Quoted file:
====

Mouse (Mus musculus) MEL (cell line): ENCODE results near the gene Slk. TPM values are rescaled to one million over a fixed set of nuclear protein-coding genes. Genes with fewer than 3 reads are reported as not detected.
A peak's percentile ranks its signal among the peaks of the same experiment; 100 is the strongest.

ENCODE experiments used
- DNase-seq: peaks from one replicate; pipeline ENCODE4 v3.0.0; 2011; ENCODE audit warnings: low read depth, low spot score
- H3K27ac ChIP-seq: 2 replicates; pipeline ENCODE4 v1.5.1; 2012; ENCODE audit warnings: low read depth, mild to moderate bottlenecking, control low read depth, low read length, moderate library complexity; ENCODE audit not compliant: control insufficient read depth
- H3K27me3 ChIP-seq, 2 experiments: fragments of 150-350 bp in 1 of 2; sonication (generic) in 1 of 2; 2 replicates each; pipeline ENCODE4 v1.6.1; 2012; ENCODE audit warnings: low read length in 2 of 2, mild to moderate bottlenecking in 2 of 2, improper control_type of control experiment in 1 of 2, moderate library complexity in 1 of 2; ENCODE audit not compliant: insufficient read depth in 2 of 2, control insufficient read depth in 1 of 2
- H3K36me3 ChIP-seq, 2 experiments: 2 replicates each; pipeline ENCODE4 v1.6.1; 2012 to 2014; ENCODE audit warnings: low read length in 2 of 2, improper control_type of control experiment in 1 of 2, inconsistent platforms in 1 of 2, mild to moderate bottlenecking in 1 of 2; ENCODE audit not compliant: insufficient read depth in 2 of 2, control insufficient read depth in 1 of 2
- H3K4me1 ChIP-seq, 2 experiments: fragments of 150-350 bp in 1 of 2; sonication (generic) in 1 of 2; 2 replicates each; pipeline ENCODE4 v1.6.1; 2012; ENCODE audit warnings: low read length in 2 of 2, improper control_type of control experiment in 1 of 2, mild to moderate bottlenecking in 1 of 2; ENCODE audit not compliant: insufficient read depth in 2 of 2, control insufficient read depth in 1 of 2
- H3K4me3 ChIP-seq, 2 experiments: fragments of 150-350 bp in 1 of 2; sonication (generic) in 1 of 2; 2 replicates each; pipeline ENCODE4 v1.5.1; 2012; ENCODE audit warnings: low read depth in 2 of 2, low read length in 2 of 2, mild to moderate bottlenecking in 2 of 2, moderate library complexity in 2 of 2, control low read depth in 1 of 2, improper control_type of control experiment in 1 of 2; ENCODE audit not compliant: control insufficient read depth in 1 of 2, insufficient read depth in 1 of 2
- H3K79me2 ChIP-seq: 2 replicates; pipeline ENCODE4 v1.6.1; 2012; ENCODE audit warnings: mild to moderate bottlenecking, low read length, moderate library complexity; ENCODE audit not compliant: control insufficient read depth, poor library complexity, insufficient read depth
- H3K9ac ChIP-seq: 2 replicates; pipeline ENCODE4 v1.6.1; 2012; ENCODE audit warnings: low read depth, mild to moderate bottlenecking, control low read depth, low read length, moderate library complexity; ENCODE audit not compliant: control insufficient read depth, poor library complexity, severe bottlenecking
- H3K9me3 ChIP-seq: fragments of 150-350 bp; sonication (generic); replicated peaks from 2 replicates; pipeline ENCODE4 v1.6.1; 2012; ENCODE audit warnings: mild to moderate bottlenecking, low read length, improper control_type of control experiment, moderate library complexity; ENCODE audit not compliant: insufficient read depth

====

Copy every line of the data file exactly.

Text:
Mouse (Mus musculus) MEL (cell line): ENCODE results near the gene Slk. TPM values are rescaled to one million over a fixed set of nuclear protein-coding genes. Genes with fewer than 3 reads are reported as not detected.
A peak's percentile ranks its signal among the peaks of the same experiment; 100 is the strongest.

ENCODE experiments used
- DNase-seq: peaks from one replicate; pipeline ENCODE4 v3.0.0; 2011; ENCODE audit warnings: low read depth, low spot score
- H3K27ac ChIP-seq: 2 replicates; pipeline ENCODE4 v1.5.1; 2012; ENCODE audit warnings: low read depth, mild to moderate bottlenecking, control low read depth, low read length, moderate library complexity; ENCODE audit not compliant: control insufficient read depth
- H3K27me3 ChIP-seq, 2 experiments: fragments of 150-350 bp in 1 of 2; sonication (generic) in 1 of 2; 2 replicates each; pipeline ENCODE4 v1.6.1; 2012; ENCODE audit warnings: low read length in 2 of 2, mild to moderate bottlenecking in 2 of 2, improper control_type of control experiment in 1 of 2, moderate library complexity in 1 of 2; ENCODE audit not compliant: insufficient read depth in 2 of 2, control insufficient read depth in 1 of 2
- H3K36me3 ChIP-seq, 2 experiments: 2 replicates each; pipeline ENCODE4 v1.6.1; 2012 to 2014; ENCODE audit warnings: low read length in 2 of 2, improper control_type of control experiment in 1 of 2, inconsistent platforms in 1 of 2, mild to moderate bottlenecking in 1 of 2; ENCODE audit not compliant: insufficient read depth in 2 of 2, control insufficient read depth in 1 of 2
- H3K4me1 ChIP-seq, 2 experiments: fragments of 150-350 bp in 1 of 2; sonication (generic) in 1 of 2; 2 replicates each; pipeline ENCODE4 v1.6.1; 2012; ENCODE audit warnings: low read length in 2 of 2, improper control_type of control experiment in 1 of 2, mild to moderate bottlenecking in 1 of 2; ENCODE audit not compliant: insufficient read depth in 2 of 2, control insufficient read depth in 1 of 2
- H3K4me3 ChIP-seq, 2 experiments: fragments of 150-350 bp in 1 of 2; sonication (generic) in 1 of 2; 2 replicates each; pipeline ENCODE4 v1.5.1; 2012; ENCODE audit warnings: low read depth in 2 of 2, low read length in 2 of 2, mild to moderate bottlenecking in 2 of 2, moderate library complexity in 2 of 2, control low read depth in 1 of 2, improper control_type of control experiment in 1 of 2; ENCODE audit not compliant: control insufficient read depth in 1 of 2, insufficient read depth in 1 of 2
- H3K79me2 ChIP-seq: 2 replicates; pipeline ENCODE4 v1.6.1; 2012; ENCODE audit warnings: mild to moderate bottlenecking, low read length, moderate library complexity; ENCODE audit not compliant: control insufficient read depth, poor library complexity, insufficient read depth
- H3K9ac ChIP-seq: 2 replicates; pipeline ENCODE4 v1.6.1; 2012; ENCODE audit warnings: low read depth, mild to moderate bottlenecking, control low read depth, low read length, moderate library complexity; ENCODE audit not compliant: control insufficient read depth, poor library complexity, severe bottlenecking
- H3K9me3 ChIP-seq: fragments of 150-350 bp; sonication (generic); replicated peaks from 2 replicates; pipeline ENCODE4 v1.6.1; 2012; ENCODE audit warnings: mild to moderate bottlenecking, low read length, improper control_type of control experiment, moderate library complexity; ENCODE audit not compliant: insufficient read depth